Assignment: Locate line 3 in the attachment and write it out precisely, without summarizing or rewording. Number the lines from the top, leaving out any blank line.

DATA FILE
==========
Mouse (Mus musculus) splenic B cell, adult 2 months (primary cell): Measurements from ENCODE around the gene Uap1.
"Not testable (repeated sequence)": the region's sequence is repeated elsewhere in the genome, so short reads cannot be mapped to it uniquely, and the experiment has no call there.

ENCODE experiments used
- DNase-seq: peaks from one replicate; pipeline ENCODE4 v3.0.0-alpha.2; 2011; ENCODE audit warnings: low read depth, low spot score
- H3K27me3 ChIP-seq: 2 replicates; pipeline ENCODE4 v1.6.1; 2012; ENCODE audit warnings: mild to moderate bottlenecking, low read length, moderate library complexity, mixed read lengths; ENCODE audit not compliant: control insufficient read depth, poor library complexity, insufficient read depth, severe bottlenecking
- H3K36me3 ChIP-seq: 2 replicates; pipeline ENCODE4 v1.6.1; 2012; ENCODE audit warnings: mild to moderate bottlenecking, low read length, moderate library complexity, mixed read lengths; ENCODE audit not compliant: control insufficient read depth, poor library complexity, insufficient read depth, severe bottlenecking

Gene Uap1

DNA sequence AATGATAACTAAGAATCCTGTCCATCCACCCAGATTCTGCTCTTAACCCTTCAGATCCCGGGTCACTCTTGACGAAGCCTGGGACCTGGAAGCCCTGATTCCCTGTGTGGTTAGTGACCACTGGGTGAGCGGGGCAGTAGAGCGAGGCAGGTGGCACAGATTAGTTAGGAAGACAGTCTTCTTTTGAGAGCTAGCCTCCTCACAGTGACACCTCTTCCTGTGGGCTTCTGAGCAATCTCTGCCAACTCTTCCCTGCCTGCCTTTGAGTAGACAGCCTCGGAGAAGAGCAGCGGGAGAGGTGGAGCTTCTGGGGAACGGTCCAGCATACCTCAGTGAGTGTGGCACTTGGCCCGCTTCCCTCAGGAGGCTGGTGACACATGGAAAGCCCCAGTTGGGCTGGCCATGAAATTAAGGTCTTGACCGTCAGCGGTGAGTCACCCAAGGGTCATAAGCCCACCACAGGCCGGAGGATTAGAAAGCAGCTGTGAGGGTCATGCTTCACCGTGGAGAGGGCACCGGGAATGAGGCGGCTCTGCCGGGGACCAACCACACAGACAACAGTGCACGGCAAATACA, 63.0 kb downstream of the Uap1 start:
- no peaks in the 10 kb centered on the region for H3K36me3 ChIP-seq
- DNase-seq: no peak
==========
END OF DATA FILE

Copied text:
ENCODE experiments used